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I have a project that I am working on that requires the use of a rechargeable battery pack. The major issue I have is that the battery pack needs to be as slim as possible. So far all I could find are 3.7V single cell lithium-ion batteries. The project draws around 1A MAX or 500mA nominal current at an input voltage of 9 to 12V (anything in that range works).

My design thoughts so far is that I could use three of these batteries wired in series. Additionally, I would like to use this charging IC.

According to the datasheet, it looks like this IC can handle more that one cell, which is exactly what I need. My plan is to use 3 of the cells I listed to achieve the required (minimum) 9V.

My question is, what precautions do I need to take in designing this circuit so that I do not have any explosions. Is this design feasible and are there any options for a slimmer battery pack?

Also, I have read about using boost, buck converters.... How would the use of such converters effect the battery life ext?...

I simply want to explore my best option for this project.

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  • \$\begingroup\$ Make certain to use the Temperature Sense input properly. \$\endgroup\$ – Ignacio Vazquez-Abrams Mar 11 '15 at 21:44
  • \$\begingroup\$ That's 7mm thick; you can get smaller ones ~4mm just with less capacity. \$\endgroup\$ – pjc50 Mar 11 '15 at 22:41
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Lots of questions! Instead of just pointing you to a certain IC or battery, I will try to answer your questions so that you can understand the concepts and pick or build your own battery.

  1. What precautions do I need to take so that there are no explosions? Certainly something that is possible with lithium ion batteries!

    A) Do not overheat. You can find charging systems with thermistors that monitor the temperature of your battery.

    B) Do not over discharge. Lithium ion should not be discharged below 3 volts, but 3.3 volts is a better goal to aim for. You Over discharging is more likely to cause the battery to lose capacity than explode, but best to keep over 3 volts regardless.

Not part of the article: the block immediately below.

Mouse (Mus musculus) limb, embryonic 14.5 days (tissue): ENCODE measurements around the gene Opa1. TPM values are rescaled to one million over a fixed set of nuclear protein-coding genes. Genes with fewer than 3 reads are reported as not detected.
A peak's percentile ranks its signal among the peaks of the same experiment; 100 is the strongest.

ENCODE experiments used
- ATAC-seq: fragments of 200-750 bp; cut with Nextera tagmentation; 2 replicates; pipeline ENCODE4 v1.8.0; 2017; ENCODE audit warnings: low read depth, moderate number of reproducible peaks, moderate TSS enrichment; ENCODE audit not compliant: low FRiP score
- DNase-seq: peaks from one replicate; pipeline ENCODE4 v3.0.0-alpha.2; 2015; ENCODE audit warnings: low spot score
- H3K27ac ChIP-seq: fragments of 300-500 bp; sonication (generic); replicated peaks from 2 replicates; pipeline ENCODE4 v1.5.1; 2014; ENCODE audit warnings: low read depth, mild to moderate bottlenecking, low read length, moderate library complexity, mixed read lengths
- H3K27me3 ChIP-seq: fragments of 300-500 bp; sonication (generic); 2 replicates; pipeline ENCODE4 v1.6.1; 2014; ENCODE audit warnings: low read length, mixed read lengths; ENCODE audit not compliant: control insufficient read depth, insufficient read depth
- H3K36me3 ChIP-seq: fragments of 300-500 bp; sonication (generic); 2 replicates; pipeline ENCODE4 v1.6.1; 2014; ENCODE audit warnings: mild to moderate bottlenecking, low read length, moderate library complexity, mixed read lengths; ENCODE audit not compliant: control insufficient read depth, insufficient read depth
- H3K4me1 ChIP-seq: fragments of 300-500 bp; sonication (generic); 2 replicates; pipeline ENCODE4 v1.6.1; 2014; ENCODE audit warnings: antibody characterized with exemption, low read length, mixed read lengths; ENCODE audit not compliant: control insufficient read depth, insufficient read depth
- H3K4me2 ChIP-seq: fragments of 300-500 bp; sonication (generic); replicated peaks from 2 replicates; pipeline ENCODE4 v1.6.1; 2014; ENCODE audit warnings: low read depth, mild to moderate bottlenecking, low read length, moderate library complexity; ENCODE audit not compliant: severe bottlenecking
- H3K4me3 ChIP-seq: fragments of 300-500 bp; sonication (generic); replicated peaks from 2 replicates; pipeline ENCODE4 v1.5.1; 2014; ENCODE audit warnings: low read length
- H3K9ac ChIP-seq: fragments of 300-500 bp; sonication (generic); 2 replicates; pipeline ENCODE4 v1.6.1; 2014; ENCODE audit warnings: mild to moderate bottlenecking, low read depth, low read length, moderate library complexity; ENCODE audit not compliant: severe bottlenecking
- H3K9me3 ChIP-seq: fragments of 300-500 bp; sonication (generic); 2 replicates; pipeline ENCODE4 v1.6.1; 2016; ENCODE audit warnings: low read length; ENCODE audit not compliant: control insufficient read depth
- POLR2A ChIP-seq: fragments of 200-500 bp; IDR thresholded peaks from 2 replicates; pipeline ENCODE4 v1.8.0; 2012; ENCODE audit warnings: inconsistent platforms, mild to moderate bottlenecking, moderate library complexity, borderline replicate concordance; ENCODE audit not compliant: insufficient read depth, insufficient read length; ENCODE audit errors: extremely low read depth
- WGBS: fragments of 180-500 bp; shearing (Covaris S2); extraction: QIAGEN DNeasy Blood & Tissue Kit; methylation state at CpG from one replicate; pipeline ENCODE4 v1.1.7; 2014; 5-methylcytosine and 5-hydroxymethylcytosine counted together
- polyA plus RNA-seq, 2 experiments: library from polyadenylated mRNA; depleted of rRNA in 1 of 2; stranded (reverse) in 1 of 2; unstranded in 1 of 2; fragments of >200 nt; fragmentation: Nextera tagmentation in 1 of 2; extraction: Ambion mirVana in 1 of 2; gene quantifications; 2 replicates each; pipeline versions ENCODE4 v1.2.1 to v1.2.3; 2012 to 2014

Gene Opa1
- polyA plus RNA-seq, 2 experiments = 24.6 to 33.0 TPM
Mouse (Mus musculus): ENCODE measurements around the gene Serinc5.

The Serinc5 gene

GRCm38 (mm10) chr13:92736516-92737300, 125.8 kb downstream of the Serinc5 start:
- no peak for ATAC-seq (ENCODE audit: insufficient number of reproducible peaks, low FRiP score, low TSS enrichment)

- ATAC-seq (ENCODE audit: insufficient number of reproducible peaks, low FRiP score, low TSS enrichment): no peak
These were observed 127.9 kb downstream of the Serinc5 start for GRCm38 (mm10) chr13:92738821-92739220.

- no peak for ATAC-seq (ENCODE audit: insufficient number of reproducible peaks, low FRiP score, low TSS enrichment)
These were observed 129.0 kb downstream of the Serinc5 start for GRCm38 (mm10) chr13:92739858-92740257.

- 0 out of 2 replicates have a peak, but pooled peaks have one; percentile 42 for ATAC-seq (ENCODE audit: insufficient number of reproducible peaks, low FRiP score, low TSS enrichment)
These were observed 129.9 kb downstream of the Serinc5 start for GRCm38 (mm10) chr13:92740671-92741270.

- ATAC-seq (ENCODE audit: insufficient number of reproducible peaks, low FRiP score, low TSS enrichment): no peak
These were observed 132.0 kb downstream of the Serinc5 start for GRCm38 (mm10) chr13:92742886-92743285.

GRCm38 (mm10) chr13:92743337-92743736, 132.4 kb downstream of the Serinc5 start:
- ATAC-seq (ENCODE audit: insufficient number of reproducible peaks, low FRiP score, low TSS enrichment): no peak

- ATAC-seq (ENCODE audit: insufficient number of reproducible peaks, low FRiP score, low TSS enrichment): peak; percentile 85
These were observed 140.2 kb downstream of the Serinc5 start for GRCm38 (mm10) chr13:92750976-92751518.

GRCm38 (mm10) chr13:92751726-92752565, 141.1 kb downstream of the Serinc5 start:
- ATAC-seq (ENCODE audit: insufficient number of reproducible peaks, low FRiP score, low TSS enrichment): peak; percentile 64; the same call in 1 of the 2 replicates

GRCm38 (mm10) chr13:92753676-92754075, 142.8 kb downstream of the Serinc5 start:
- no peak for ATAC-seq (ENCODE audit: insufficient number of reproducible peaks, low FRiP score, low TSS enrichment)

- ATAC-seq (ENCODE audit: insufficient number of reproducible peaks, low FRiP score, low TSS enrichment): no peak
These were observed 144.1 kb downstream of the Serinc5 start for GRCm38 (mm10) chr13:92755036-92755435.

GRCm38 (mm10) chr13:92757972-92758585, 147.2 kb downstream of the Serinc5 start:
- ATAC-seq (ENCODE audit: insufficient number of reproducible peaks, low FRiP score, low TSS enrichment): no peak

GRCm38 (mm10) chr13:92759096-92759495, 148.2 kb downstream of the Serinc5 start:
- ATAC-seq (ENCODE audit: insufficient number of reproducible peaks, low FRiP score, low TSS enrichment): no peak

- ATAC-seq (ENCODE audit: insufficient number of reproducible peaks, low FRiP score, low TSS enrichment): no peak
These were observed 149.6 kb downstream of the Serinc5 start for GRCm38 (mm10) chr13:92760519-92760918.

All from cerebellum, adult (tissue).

C) Do not over charge. Very important not to charge over 4.2 volts.

    D) Do not short circuit. Allowing the positive of the battery to come in contact with the negative for longer than a few milliseconds will likely cause a fire. Usually the short circuits are accidental and there are circuits that will protect the battery if short circuit occurs

    E) Do not discharge the battery at a rate faster than the battery is rated for. Again there exist protection cicuirts that will protect against this.

    F) Cells in series must be balanced. Simply applying a current to the battery pack might result in some of the cells charging at slightly different rates leading to imbalance. As a result it is a very good idea to monitor each cell as it is being charged. There exist IC that will do this.

  2. How does the use of boost and buck converters affect battery life? Boost and buck converters are quite useful, but you will lose some battery life due inefficiencies. Most of the boost and buck converters that I have seen have about an 85% efficiency although occasionally I have seen 95% efficiency claimed. Thus you lose 5-15% battery life due to inefficient conversion.

Don't forget that a fully charged 3 cell lithium ion battery is 12.6 volts - is this too high?

Good luck.

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